Ballad Group

When will things start to break?

An often-used adage over the past year – albeit mostly in reference to the US Federal Reserve – is that central banks will “raise interest rates until something breaks”. There are signs that we may be reaching that point as sentiment across several advanced economy central banks seems to have shifted in recent weeks, beginning first with the Bank of England’s intervention in the UK gilts market;[1] while the European Central Bank (ECB) appears to be giving more weight to recession risks and widening bond spreads; and the Bank of Canada (BoC), despite noting that the economy is operating with excess demand and experiencing sharp price rises, decided to slow the pace of rate hikes to 50 basis points at its most recent meeting. The BoC’s latest increase brings the policy rate in Canada to 4.25%, with officials now highlighting the risks of over-tightening even as real rates remain steeply negative.[2]

According to orthodoxy, one would expect the BoC’s shift to have been prompted by either: 1) progress in bringing down inflation and inflation expectations; or 2) signs that economic activity is slowing towards levels that are more in line with fundamentals, thus prompting a moderation in inflation going forward. Concerning the former, there is little evidence that inflation has slowed significantly: headline inflation came in at 6.9% y-o-y in October, only 1 percentage point lower than the peak reached over the summer. Furthermore, much of the recent progress reflects weaker commodity prices, whereas ‘stickier’ inflation components continue to grow. Indeed, core inflation has remained above 5% y-o-y in recent months and shows few signs of moderating quickly. No progress has been made in reining-in inflation expectations either, with three-quarters of firms expecting CPI to remain above 3% over the next two years (Figure 1).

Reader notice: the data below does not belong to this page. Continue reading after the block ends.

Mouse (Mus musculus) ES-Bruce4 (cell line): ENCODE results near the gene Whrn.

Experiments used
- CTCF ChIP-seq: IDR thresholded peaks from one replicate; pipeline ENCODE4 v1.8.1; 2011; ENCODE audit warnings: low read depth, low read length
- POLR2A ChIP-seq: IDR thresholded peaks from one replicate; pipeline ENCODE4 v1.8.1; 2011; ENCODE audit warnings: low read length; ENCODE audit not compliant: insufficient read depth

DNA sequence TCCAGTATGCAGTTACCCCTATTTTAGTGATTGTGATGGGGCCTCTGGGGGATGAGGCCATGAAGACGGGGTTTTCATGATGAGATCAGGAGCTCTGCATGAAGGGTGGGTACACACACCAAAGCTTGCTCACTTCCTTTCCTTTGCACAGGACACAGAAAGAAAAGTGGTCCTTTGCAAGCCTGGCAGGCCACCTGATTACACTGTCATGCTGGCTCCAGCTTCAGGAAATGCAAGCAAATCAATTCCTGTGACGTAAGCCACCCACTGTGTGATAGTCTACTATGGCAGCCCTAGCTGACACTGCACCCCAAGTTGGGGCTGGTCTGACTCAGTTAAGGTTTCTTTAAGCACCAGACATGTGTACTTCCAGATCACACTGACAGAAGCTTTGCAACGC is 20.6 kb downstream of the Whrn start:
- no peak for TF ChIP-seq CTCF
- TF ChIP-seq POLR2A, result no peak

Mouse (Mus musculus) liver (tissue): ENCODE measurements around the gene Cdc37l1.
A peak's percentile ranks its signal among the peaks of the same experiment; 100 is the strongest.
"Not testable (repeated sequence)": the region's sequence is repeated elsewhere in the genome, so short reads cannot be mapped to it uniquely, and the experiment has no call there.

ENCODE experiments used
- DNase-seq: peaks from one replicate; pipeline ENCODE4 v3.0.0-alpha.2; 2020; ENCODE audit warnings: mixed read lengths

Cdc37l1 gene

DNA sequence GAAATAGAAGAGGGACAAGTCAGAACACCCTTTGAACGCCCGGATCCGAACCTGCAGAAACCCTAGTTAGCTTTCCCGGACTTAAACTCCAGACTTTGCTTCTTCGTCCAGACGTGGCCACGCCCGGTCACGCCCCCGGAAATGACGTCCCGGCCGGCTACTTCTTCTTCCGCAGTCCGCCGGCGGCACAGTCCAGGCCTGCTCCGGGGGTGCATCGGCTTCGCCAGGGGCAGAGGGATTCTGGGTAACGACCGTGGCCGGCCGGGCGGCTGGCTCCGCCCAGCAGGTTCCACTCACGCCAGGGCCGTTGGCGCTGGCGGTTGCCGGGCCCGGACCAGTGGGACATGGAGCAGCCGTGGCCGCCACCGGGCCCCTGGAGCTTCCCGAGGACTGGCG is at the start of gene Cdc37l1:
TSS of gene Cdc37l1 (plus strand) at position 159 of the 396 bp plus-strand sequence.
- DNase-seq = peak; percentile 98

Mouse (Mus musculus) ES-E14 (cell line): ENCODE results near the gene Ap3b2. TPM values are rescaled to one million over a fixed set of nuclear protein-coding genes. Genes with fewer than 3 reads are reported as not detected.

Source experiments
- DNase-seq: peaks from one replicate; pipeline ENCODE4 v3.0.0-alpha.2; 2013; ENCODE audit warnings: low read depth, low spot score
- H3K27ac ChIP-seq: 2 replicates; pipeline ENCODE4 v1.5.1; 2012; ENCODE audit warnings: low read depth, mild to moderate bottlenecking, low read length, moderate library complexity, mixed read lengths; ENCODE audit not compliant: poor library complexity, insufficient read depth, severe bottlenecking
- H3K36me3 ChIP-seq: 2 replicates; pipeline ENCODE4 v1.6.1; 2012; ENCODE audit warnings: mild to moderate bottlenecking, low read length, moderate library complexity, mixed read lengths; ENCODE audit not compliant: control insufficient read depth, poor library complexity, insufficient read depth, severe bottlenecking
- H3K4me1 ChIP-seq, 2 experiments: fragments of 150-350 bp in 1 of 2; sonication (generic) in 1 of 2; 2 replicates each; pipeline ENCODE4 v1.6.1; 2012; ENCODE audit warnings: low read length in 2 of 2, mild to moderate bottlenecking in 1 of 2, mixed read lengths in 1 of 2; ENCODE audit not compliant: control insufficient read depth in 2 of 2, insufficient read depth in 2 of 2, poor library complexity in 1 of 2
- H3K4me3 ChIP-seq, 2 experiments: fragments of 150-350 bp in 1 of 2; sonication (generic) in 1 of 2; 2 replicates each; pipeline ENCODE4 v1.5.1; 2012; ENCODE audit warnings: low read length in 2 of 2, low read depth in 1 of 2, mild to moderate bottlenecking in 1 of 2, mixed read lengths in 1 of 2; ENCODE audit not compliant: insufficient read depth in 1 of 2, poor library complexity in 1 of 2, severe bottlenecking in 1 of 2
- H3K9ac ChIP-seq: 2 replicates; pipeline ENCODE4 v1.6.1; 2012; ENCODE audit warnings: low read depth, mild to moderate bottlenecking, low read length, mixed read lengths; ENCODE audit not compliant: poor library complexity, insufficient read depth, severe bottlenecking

In terms of the BoC using monetary policy to slow growth and rebalance supply and demand, estimates of Canada’s output gap remain positive at between 0.25% and 1.25%, suggesting that tighter monetary policy and further slowdown is needed.[3] Nonetheless, while progress in the aggregate appears limited, there are initial signs that rising interest rates are beginning to slow the economy, with analysts increasingly anticipating a mild recession in 2023. Slowing economic activity is especially noticeable in areas that are more sensitive to interest rates: in the construction sector, for example, economic activity has contracted in the past 5 consecutive months as rising mortgage rates reduce the demand for homes, especially in overvalued locations; while related activities (e.g., mortgage origination) are likely to have also fallen in tandem.[4]